Modern scholarship indicates that the changes taking place in postwar Appalachia led to the resentments that erupted in the feud. The problem wasn’t so much the existence a traditional and primitive society untouched by modernization, but rather the reverse. My biggest fear—and the main reason I steered clear of the miniseries when it premiered—was that we’d get six hours of the same old superficial, simplistic, and stereotypical depictions of nineteenth-century mountaineers as backward, violent, lawless, clannish, and ignorant. Indeed, the feud itself helped generate and perpetuate these very notions. For the most part, though, I was pretty pleasantly surprised. The third part actually touches on the media’s role in popularizing the stereotype of a violent mountain culture in a scene featuring Bill Paxton’s Randolph McCoy. While the embittered patriarch holds a sort of press conference at a relative’s home, a New York reporter and a photographer urge him to hold a bystander’s firearm while posing for the camera.
A few minor criticisms: I know it’s cheaper to film in Romania, but Eastern European mountains aren’t quite the same as Eastern Kentucky ones, so the scenic shots undermined the illusion a little. Seeing men’s ponytails in a late nineteenth-century setting was also a little odd. Finally, Appalachian accents continue to be hit-or-miss when it comes to Hollywood; some actors just can’t swing it.
Despite all the snark I’ve directed against
The History Channel in the past, I’ll give them props for Hatfields & McCoys. Ultimately, what impressed me the most about the miniseries was its success in depicting the feud as a wrenching ordeal in which flesh-and-blood human beings got caught up in extraordinary, terrible circumstances. There’s something to be said for that. Over the years, cartoons, TV shows, and other media have used the feud scenario as a comic, almost buffoonish affair, but whatever else it was, the Hatfield-McCoy conflict was a tragedy involving real people, and the filmmakers didn’t lose sight of that. One could certainly do worse.
Hey, the most logical option is to burn it down so the fire department can get in a little practice, and then build something else there.
STOCKBRIDGE — An historic home is scheduled to go up in flames today.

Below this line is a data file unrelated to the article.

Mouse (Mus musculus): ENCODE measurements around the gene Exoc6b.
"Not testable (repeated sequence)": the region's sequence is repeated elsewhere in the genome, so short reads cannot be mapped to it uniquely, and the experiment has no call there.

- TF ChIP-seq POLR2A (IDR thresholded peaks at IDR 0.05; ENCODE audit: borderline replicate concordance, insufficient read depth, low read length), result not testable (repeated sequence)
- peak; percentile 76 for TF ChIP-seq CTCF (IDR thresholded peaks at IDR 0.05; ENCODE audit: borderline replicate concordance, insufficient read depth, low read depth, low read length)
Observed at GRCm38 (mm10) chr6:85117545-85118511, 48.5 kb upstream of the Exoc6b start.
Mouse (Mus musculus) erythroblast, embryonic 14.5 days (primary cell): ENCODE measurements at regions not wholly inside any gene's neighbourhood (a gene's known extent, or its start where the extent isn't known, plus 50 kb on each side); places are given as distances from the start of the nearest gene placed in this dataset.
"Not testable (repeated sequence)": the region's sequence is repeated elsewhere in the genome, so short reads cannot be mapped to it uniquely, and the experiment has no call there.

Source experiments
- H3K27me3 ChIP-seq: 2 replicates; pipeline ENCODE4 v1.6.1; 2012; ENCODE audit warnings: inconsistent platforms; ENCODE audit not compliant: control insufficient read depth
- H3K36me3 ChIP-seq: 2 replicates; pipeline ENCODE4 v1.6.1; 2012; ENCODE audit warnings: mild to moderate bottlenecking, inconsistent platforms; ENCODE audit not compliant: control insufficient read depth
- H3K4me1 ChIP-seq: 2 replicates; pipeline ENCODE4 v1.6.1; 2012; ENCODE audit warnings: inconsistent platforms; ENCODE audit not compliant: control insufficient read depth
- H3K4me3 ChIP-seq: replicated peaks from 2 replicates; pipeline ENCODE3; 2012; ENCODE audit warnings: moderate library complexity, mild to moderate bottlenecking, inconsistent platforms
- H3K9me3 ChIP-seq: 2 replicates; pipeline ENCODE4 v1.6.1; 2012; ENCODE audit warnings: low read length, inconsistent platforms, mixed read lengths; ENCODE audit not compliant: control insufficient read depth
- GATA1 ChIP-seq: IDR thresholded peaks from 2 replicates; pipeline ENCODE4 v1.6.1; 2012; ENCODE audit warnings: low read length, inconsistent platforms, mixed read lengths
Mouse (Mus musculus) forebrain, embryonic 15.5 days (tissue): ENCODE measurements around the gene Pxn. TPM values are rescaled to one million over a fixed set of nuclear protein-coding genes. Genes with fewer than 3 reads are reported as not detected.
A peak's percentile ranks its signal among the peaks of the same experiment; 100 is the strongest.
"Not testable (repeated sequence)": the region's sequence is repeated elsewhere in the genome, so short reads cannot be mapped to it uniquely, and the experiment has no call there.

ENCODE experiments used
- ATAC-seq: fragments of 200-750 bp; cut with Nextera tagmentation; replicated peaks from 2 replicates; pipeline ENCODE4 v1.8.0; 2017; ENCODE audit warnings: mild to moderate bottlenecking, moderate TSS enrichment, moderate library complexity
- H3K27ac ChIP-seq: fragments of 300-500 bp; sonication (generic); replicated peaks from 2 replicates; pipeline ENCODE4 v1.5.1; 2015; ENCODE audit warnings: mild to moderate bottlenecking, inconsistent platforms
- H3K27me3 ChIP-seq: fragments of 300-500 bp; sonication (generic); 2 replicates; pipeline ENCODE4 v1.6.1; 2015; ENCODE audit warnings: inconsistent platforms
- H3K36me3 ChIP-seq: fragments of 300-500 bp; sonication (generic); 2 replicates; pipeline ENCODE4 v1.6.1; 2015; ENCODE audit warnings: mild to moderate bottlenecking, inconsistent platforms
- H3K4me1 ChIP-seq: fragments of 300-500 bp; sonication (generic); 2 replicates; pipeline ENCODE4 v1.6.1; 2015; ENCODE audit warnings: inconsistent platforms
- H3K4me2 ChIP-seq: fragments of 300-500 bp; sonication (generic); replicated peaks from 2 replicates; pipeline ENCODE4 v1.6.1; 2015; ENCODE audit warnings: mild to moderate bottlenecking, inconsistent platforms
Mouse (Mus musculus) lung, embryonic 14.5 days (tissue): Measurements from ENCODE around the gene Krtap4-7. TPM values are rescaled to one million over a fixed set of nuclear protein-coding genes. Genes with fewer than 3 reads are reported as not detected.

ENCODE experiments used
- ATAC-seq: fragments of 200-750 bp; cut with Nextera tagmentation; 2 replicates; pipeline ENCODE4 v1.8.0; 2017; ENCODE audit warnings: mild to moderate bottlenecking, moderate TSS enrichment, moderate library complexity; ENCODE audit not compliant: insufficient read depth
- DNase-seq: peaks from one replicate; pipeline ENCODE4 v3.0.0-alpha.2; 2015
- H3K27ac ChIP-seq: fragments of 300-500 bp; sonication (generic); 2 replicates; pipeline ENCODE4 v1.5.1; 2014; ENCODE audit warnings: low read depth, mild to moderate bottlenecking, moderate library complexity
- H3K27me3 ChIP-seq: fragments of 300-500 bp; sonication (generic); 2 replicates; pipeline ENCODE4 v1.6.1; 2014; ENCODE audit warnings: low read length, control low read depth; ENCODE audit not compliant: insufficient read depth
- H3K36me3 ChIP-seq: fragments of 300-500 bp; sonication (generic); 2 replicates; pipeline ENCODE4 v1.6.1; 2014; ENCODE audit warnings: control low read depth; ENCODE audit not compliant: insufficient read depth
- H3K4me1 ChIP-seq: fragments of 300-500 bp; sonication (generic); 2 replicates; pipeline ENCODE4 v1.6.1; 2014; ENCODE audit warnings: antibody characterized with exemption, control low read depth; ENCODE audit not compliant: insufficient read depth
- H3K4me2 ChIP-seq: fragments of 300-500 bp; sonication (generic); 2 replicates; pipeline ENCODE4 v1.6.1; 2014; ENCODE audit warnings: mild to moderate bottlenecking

The controlled burn of the Hightower House, named for its owner, Dr. Richard Hightower, is part of a ceremony hosted by the City of Stockbridge.
The burning, which also serves as training for county firefighters, will be Thursday, at 7:30 p.m., at 117 East Atlanta Road, in Stockbridge.
“The control training burn will be directed by the Henry County Fire Department,” said Henry Fire Capt. Sabrina Puckett.
The Hightower House was built in the 1800s, prior to the Civil War, according to officials. Its original purpose was to be the only medical facility in the area, having a doctor’s office, drugstore and small hospital. The Hightower House has been used in several capacities over the years, including a private home, a business, and recently to train Henry County firefighters.
City officials said they are burning down the historic house in order to make room for city improvements.
Preservationist that I am, I obviously find this depressing. On the bright side, however, the mayor provided a sound bite that is nothing short of unintentional comedy gold:
“It is only fitting that we stop to remember the historical significance this house has played in the development of Stockbridge, and Henry County,” said Stockbridge Mayor Lee Stuart. “The Hightower family history shows that [family members] have always been committed to community, serving [in various capacities] as sheriff, medical doctor, firefighter and emergency medical technician… We look forward to having the citizens of Stockbridge participate in the final chapter of this grand old house.”
“My fellow citizens, it is only fitting that we stop to remember the historical significance this house has played in the development of Stockbridge, and Henry County. Now pass the lighter fluid, so we can burn this sucker right down to the ground.”
The Explore Kentucky History app connects historical markers, related items in the Historical Society’s collections and user-submitted images and stories to points of interest on a map. The information is then grouped together into tours, with a Civil War-themed tour the first available.
As of today, it’s available on iTunes. I just installed it on my iPhone, and it’s awesome. (And free!) If you’re interested in the history of the Bluegrass State or the Civil War, you’re going to love it.